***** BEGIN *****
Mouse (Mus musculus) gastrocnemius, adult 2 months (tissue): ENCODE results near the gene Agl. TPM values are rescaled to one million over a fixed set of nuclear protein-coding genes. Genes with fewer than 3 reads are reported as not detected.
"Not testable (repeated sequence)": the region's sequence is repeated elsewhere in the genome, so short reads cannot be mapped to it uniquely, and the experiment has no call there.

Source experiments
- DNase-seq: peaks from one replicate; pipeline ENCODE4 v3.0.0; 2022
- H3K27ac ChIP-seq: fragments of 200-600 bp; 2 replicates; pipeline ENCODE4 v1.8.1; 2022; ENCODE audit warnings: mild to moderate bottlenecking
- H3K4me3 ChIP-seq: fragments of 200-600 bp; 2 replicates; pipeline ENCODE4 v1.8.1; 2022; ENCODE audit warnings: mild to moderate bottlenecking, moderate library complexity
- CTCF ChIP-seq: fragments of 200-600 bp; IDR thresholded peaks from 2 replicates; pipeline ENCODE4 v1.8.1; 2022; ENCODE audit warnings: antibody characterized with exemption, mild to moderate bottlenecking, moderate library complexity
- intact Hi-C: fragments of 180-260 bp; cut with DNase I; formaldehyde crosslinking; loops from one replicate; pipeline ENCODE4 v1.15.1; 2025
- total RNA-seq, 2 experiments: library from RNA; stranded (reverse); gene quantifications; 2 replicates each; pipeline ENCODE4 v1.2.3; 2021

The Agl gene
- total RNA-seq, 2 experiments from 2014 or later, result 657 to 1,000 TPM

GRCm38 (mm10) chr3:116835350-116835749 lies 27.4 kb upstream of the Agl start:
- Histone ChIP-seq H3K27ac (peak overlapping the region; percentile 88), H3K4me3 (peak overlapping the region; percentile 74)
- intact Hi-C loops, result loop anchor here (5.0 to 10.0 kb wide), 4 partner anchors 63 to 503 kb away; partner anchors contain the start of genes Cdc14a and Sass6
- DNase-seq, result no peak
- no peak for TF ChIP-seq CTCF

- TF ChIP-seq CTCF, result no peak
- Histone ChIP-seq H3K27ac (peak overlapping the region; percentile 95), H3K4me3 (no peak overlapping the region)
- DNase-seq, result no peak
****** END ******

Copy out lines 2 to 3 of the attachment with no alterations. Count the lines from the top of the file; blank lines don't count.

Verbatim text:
"Not testable (repeated sequence)": the region's sequence is repeated elsewhere in the genome, so short reads cannot be mapped to it uniquely, and the experiment has no call there.

Source experiments